Phaedra, a tragic play created and popularized by Jean B. Racine is an account of the possible pros, cons, and eminent ills or frailty experienced by love-stricken people depicting their own strength and weaknesses. The play implicitly showed different types of love that are prevalent in reality where there could be a kind of self-giving and sacrificial love that makes a person stronger and pushes the lover to exert one’s best and do good in life (that love of Hippolytus to Aricia); the self-centered, selfish, and possessive love (the kind of avenging love showed by Phaedra with respect to his unfaithful husband, Theseus; and her incest love for her stepson, Hippolytus); and last but not the least, the disloyal and unfaithful love of Theseus to his wife, Phaedra.
Body Racine presented in this play the different attitudes of men when under the spell of love: it is implied as that “it makes or breaks a person”. At best, love could not only make a person (the lover) to attain one’s full potential of doing good due to the inspiration attained from the object of love; but also, at worst, love can lead to hatred and vengeance once the expected love is not returned or is abused by pain-crashing disloyalty.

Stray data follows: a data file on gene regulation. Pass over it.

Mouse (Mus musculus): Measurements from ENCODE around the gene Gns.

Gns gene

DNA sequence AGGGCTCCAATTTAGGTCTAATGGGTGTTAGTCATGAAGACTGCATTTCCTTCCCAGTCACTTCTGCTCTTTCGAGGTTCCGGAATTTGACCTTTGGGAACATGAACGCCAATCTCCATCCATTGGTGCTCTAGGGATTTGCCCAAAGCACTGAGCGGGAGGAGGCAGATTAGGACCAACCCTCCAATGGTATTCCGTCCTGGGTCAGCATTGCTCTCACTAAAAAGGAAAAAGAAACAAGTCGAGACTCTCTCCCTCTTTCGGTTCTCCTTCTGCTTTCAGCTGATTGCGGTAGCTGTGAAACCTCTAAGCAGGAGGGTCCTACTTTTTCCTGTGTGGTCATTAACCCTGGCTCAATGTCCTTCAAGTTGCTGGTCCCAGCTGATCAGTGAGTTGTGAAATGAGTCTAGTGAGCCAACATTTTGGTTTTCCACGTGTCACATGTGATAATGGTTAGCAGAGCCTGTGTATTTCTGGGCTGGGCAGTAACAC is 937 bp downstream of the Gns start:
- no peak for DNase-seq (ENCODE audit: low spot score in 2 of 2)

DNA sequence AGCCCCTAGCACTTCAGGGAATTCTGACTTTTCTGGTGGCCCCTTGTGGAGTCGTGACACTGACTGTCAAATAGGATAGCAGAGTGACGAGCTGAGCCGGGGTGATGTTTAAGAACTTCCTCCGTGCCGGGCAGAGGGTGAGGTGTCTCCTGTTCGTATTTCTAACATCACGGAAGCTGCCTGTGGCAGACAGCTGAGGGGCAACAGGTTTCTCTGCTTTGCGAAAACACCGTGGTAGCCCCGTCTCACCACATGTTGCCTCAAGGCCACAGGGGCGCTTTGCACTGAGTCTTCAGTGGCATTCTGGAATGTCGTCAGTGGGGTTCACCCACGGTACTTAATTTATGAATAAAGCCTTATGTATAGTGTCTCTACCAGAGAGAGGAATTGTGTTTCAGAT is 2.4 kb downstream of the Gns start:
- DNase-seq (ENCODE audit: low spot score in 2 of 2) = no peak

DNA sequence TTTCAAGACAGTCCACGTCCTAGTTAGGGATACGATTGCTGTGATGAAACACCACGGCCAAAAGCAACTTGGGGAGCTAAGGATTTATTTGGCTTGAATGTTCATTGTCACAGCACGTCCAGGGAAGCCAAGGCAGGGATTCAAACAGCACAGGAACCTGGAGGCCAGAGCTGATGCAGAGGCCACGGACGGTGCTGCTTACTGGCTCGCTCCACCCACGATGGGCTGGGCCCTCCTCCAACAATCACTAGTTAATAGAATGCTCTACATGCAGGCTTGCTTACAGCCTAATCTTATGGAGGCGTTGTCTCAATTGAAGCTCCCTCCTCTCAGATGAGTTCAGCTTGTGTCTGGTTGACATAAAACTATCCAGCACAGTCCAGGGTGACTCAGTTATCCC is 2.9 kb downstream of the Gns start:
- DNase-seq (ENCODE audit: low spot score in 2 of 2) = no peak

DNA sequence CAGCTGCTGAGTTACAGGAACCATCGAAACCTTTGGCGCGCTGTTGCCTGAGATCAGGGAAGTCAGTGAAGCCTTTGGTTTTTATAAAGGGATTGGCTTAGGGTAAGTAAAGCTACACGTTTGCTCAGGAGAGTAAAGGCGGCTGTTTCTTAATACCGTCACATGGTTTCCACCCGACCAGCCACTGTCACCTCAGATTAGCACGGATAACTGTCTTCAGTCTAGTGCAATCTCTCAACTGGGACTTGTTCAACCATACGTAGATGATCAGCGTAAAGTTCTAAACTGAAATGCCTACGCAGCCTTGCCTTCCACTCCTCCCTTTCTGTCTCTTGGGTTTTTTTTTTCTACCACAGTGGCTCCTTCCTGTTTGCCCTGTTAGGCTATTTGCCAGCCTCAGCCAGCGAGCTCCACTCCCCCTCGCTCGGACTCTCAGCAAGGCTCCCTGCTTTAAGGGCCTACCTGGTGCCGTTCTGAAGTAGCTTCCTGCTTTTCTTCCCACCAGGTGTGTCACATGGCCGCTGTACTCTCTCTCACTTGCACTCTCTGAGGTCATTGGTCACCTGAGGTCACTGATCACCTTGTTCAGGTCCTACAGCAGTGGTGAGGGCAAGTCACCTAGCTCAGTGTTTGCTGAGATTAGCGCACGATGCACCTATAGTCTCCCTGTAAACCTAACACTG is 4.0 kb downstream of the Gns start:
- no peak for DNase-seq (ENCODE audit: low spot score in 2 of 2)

Moreover, as love’s pros and cons are demonstrated by the author in this literary piece, good and evil was also portrayed by effects and consequences of each kind of love discussed in the aforementioned statement. Conclusion Love thus, follows the principle that “You reap what you sow”; if used as a weapon to avenge the painful sorrow, it may bring and lead to one’s own destruction and further injury (bad karma). Once love is used and treated as inspiration, it has good results and it motivates (good karma). However, if one feigned against love, treachery would be its same cost.
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